Torpedoed At Sea And Unable To Swim. Co. Mayo Nurse Working On A Hospital Ship Defied Death
Story Of War Hero, Sr. Lily McNicholas Of Kiltimagh, An Inspiration To All Irish People
In our considerations for incorporation of outstanding Irish people over several centuries, World Wars1 and 2 were responsible for the deaths of a huge army of Irish people. This collection of Irish people were not fighting for Ireland’s liberty from the British Empire in that period of the 20th century. They were soldiers in foreign armies and most times conscription was not their No.1 choice.
When soldiers go to war, only the lucky survivors make it back home. Soldiers who fall in the battle fields or out on the high seas, need exceptional and urgent medical care and that is where the nursing profession excel.
From Kiltimagh, Co. Mayo, on the west coast of Ireland, Sr. Lily McNicholas, gained international acclaim for her outstanding bravery in rescuing colleagues when her ship, MV Amsterdam, a hospital ship, was returning to England with several military casualties and they were torpedoed off the Normandy Coast on 7th August 1944.
The Irish nurse, along with her colleagues assisted the wounded to lifeboats on the high seas. She gave up a place in a water ambulance to escort her patients to the deck from her ward. When Lily escaped the capsized ship, she escaped through a small hatch with her lifejacket around her. As thirty five years old Lily plunged into the freezing ocean waters, she became gravely ill but the assistance and assurances of her officer colleagues comforted her.
The Co. Mayo woman was not a swimmer but she risked her own life to save her colleagues on board their ship and when she regained her composure floating on the water in her lifejacket, she immediately began rendering assistance to her colleagues fighting for their own lives and Lily displayed total disregard for her own personal safety.
The casualties were severe. Fifty five patients, ten medical staff, thirty crew members plus eleven prisoners of war. They all perished in this sea tragedy. The total lives lost amounted to one hundred and six.
Eventually Sister Mc Nicholas, along with other survivors were picked up by an American cutter (a small craft capable of high speeds), she continued to care for all the injured, despite the fact Lily herself was pulled from the floating ocean and struggling to stay alive.
In the ocean tragedy Lily McNicholas, also lost her dearest nursing friend, a Scottish woman, who sank without trace and this caused immense grief to the brave Mayo nurse. The war newspapers carried pages of newsprint on the ocean tragedy and Lily McNicholas was heaped with praise for her heroism.
She was recognised for her efforts by Buckingham Palace but Sister McNicholas did not attend her Investiture at the Palace. Instead Lily decided to travel up to Scotland to meet the parents of her friend. That act signified the great humanity of Sr. Lily McNicholas from Ireland.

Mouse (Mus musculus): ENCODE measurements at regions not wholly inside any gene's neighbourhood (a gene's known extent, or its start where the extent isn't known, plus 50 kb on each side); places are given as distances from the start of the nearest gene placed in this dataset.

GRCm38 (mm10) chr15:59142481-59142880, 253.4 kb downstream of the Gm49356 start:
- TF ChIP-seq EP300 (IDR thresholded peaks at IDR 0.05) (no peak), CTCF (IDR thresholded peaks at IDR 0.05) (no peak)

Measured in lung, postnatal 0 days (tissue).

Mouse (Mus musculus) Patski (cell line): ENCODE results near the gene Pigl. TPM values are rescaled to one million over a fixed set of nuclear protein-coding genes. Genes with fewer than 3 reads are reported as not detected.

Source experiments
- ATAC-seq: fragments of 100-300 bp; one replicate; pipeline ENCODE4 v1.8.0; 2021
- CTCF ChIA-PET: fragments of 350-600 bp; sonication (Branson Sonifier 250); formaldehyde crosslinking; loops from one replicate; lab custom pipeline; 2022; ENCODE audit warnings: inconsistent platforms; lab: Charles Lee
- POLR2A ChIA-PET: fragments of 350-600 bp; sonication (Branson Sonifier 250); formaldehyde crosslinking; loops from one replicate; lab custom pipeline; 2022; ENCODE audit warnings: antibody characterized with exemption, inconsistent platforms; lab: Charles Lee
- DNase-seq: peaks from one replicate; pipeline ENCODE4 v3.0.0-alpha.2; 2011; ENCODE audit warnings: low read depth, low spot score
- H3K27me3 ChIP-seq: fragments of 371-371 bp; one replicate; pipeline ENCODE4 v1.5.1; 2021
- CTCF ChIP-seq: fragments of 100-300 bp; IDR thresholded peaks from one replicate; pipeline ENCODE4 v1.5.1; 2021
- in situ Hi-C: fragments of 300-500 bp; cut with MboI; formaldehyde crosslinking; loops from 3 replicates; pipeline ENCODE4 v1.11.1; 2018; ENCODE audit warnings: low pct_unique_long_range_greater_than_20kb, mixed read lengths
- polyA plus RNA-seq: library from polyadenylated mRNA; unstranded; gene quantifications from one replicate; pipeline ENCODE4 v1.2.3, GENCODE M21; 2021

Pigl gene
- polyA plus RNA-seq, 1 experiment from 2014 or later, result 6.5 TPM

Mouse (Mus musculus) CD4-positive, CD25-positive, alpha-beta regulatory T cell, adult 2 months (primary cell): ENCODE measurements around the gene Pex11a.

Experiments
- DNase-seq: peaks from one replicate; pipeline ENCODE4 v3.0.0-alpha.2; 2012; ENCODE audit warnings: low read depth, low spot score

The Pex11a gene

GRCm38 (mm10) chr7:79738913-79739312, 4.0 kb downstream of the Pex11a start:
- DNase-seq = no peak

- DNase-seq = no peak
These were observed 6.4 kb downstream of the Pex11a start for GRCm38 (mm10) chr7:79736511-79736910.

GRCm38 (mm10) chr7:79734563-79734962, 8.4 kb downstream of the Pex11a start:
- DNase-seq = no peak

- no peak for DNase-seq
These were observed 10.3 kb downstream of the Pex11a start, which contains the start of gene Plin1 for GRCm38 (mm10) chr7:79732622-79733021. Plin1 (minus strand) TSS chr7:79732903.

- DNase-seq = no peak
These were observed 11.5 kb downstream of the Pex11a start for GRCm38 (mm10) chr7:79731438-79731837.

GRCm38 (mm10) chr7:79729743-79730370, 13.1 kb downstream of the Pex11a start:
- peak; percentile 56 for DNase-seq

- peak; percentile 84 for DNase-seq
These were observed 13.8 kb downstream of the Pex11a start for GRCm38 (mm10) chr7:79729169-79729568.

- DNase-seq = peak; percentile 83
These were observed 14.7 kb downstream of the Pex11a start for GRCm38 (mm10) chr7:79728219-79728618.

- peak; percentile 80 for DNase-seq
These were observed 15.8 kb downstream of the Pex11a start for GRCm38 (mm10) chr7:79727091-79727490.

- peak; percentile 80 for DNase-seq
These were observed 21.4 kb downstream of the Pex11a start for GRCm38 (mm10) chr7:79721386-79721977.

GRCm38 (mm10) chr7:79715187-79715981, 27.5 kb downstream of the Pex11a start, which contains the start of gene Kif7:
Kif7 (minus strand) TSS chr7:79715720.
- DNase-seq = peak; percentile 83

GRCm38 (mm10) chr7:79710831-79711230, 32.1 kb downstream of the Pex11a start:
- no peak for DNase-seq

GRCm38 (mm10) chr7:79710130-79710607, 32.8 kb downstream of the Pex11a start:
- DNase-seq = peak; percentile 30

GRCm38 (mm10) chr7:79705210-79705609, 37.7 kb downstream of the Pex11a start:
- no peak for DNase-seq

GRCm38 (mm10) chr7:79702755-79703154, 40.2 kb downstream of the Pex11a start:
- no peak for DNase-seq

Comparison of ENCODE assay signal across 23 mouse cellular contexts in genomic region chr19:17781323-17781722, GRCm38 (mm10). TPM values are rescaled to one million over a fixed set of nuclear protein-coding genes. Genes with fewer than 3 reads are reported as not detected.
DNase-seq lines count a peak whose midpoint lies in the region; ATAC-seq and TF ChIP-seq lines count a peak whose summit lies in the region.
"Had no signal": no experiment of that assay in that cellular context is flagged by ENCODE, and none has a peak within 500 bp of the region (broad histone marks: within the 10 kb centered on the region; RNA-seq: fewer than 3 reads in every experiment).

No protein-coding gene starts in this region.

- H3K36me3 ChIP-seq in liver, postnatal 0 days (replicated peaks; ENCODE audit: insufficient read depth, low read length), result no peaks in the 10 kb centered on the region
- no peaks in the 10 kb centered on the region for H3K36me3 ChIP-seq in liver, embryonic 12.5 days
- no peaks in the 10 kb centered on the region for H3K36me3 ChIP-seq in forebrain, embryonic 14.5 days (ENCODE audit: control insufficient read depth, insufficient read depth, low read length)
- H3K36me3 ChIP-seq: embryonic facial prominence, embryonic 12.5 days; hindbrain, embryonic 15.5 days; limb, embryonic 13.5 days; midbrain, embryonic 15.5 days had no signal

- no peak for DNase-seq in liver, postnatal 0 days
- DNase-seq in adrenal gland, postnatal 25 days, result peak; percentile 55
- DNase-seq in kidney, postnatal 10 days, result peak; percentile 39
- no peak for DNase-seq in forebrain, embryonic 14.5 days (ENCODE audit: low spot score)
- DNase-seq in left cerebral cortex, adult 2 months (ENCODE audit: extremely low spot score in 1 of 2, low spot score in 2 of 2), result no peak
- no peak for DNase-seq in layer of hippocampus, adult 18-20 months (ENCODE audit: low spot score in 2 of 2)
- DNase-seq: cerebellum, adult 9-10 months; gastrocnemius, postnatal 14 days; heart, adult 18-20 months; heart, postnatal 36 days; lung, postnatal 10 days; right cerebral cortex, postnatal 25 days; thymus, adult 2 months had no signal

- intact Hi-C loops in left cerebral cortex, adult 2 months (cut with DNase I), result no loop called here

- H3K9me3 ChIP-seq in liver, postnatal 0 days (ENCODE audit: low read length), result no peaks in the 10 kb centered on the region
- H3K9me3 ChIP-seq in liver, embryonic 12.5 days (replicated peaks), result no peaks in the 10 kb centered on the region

Lily Mc Nicholas was born on 16th October 1909 in Kiltimagh, Co. Mayo, one of ten children. Her parents were Thomas and Bridget McNicholas and the family operated a Bakery, established in 1860, by her grandparents. Lily attended the St. Louis school in Kiltimagh town.
Like many more young Co. Mayo women in the Ireland of the first half of the 20th century, Lily decided to emigrate from her native land in the 1930’s with a nursing career in England foremost in her mind.
After working for several years in a nursing apprenticeship, she qualified as a nurse and on the outbreak of World War2 with Adolf Hitler’s Germany, Lily enlisted in the war effort by becoming a reserve within Queen Alexandra’s Imperial Military Nursing Service.
Sister McNicholas, following her harrowing war experiences at sea underwent a period of convalescence in England and then continued with her nursing career in postings to London, Bombay and Egypt.
In 1947 Lily moved to Chicago to work in a hospital and later became a company nurse attached to the U.S. International Harvester company of Chicago, who specialised in the manufacture of agricultural machinery, construction equipment, trucks, and household and commercial products.
Sister Mc Nicholas retired from nursing in 1976 and died at a residential nursing home - Oak Lawn - in Chicago aged eighty seven on 5th March 1998.
Her funeral mass was held at the Catholic Church on 4240 West 98th St. Oak Lawn, Chicago.
She was survived by her sisters Kathleen Madigan, Chicago and Sr. Mochua of St. Louis Convent, Kiltimagh, Co. Mayo.
Sister Lily Mc Nicholas’s family donated historic memorabilia, including the life jacket she wore in the 1944 sea tragedy, to the Kiltimagh Railway Museum during 1989.
As a Famous Daughter Of Ireland and Co. Mayo, the enrolment and incorporation of Kiltimagh's Sr. Lily McNicholas, in our Irish Heritage collection at All Ireland Hall Of Fame @ www.scoreboardmemories.com will ensure the preservation and promotion of the outstanding heroism of Sr. Lily McNicholas around the international globe.